Without further ado, here are the games available on the NES Classic:
- Balloon Fight
- Bubble Bobble
- Castlevania II: Simon's Quest
- Donkey Kong
- Donkey Kong Jr.
- Double Dragon II: The Revenge
- Dr. Mario
- Final Fantasy
- Ghosts'n Goblins
- Ice Climber
- Kid Icarus
- Kirby's Adventure
- Mario Bros.
- Mega Man 2
- Ninja Gaiden
- Punch-Out!! Featuring Mr. Dream
- Super C
- Super Mario Bros.
- Super Mario Bros. 2
- Super Mario Bros. 3
- Tecmo Bowl
- The Legend of Zelda
- Zelda II: The Adventure of Link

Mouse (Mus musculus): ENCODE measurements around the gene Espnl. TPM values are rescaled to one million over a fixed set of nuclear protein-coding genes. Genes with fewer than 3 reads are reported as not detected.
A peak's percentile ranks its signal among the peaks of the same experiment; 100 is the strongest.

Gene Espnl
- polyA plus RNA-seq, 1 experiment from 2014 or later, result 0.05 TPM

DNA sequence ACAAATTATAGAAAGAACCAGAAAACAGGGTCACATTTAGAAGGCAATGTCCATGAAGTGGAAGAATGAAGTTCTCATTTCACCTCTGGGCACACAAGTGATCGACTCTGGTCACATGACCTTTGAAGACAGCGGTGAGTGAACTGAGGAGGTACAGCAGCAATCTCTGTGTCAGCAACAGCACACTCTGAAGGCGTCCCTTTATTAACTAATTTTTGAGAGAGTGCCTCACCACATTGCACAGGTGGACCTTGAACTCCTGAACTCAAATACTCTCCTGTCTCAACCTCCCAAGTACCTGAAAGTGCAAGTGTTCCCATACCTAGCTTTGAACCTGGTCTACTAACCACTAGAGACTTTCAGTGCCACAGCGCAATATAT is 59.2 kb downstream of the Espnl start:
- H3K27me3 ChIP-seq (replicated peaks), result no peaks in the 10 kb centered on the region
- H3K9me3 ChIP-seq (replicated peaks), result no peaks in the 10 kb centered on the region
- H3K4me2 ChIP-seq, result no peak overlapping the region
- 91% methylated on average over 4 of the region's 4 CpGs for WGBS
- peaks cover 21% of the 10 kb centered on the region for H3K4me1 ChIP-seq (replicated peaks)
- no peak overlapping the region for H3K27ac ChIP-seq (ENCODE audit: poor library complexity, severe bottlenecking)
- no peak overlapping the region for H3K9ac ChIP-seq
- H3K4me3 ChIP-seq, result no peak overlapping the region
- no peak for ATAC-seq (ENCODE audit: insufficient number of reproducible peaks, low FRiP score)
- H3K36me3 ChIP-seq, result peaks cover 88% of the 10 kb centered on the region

These games also look better than they ever have before. There are three display modes for the NES classic including "Pixel Perfect" which sets the games in a more modern, square-looking aspect ratio. This is the standard mode and it looks incredible. In "Pixel Perfect" the retro games come through looking more like modern retro-style games like Undertale. However, understanding its audience, Nintendo included two more display modes that give the games more of their original vibe: "4:3" which restores the original aspect ratio and keeps the enhanced colors and renders, with a bit of stretching and "CRT" which overlays display lines onto the game so they look just like they did on your old CRT box.